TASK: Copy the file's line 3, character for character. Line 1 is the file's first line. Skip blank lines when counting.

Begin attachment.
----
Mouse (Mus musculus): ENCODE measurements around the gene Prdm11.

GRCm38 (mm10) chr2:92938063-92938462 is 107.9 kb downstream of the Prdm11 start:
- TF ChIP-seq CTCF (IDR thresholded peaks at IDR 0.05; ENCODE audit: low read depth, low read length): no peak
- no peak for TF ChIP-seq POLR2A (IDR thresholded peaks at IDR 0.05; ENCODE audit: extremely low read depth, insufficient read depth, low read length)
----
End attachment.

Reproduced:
- TF ChIP-seq CTCF (IDR thresholded peaks at IDR 0.05; ENCODE audit: low read depth, low read length): no peak